On a Friday afternoon I went to my local branch of Bank of Numerica to look for something in my Safe Deposit Box. Despite the lack of helpfulness at my previous visit, I wanted to feel warm and fuzzy at this branch where we’d banked for nearly thirty years. The tellers used to look up, smile, and call us by name when we entered the branch. Now all those women were retired; no one knew me anymore.
The young clerk who brought over the signature card for the safe deposit boxes had to lift up a large red flag pasted over the line where my husband had signed his name so many years ago. “DECEASED,” it proclaimed in large black letters on the red paper. She silently watched me sign my name, then escorted me to the vault where I retrieved the needed item. Mercifully, she did not offer her condolences. The experience made me feel hopeful about continuing a relationship with the bank.
When I got home late in the afternoon, I checked my mailbox and found yet another letter from the Estate and Trust Department of Bank of Numerica. The letter requested that I contact the branch where my safe deposit box is “to make arrangements to close the box or assume ownership.”
What? I’d just interacted with a bank employee half-an-hour earlier, and she had not said anything to this effect, and for good reason. I am a full-fledged co-owner of the box; I can produce my key any time and gain access to it. I recalled the numerous times I’d gone into the box—putting away a ring, getting out a needed document, stashing a grandchild’s savings bond. I’d been there probably ten times for every one time my husband had been. Why would I have to close it or change ownership?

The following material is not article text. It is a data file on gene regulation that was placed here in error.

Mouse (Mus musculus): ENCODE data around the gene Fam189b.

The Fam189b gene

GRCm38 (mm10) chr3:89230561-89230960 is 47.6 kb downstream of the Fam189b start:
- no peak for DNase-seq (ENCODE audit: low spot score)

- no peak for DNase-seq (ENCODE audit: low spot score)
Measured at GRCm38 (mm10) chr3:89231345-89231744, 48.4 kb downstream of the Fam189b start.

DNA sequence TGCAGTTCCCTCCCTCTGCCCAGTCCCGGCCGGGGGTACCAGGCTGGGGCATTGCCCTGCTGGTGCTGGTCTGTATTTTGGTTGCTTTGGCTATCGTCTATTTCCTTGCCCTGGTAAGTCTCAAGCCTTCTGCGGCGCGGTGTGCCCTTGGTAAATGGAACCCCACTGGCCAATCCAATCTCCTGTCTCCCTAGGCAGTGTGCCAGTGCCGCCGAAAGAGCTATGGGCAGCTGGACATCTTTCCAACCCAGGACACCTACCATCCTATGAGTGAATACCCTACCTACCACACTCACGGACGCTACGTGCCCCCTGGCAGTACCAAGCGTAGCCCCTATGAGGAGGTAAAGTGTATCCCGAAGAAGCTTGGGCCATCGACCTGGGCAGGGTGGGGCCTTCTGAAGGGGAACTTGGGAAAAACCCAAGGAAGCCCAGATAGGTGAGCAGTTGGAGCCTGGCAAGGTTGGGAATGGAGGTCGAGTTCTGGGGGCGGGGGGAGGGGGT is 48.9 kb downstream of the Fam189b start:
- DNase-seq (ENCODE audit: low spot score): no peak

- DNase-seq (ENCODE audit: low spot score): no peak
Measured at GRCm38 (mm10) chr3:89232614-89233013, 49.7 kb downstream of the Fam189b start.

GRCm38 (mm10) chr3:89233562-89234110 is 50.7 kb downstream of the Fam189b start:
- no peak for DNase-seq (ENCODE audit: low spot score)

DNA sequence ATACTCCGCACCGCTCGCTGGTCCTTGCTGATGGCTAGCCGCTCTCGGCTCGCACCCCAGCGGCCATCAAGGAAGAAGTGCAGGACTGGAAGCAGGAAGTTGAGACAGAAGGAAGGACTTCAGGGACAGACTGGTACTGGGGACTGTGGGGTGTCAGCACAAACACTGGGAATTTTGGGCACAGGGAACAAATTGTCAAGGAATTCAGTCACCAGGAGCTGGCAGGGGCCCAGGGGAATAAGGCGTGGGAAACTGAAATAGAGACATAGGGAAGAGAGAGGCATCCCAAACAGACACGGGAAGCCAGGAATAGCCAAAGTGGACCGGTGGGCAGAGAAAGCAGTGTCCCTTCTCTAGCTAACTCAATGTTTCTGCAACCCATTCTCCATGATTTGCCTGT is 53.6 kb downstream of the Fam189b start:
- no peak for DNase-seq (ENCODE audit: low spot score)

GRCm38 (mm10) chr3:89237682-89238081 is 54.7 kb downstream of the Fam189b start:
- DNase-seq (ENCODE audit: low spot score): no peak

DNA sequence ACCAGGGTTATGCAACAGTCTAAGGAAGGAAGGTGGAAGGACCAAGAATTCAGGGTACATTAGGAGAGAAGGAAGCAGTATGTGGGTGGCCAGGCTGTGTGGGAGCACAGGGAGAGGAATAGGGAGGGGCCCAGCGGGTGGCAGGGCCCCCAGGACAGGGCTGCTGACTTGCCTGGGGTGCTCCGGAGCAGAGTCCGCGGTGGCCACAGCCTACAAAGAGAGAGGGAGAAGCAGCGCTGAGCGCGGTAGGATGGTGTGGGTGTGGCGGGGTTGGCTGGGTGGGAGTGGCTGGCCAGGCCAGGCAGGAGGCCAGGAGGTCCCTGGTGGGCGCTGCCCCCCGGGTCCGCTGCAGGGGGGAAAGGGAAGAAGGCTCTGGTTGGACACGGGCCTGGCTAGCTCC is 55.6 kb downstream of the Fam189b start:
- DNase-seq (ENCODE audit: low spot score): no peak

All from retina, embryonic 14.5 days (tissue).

Because of the time zone difference, I had to wait until Monday to call Bank of Numerica’s Estate and Trust Division. After identifying myself and, once again, hearing sincere condolences expressed, I asked the service rep, “Can you explain what exactly the bank wants me to do about my safe deposit box?”
“If you want to keep it, you’ll need to put it in your own name.”
“Why? Since my husband is dead, it is now solely in my name.”
“It’s a protection for you.”
“Protection against what?”
“Against fraud. Someone could pose as your husband and get into the box.”
I wish I could write that I remained ladylike, but it wouldn’t be true. I began to yell. I railed for every widow everywhere—railed against the indignities of our corporate giants, their nonsensical rules, and their poorly trained service reps. “How could there POSSIBLY be fraud when the bank’s signature card has a huge red sign stuck on it proclaiming my husband is deceased?” I bellowed. “Let me get this straight. You’re telling me that a man could walk into the bank, pretending to be a dead person, and a bank employee would allow him to sign into my safe deposit box? Or maybe you are worried that the dead guy himself . . . a zombie? . . . will come in and sign the signature card with a steady (albeit bony) hand, and walk off with all my valuables?”
I was so angry I could barely think, but I kept yelling. When I was done, the service rep’s voice sounded weak and far away. “It’s just an option, Ma’am . . . you don’t really have to do anything . . . you can just leave it like it is.”
And when I said thank you (so sarcastically it scared me), the service rep replied, “You’re welcome. Is there anything else I help you with today?”
I’m proud to say I held my tongue.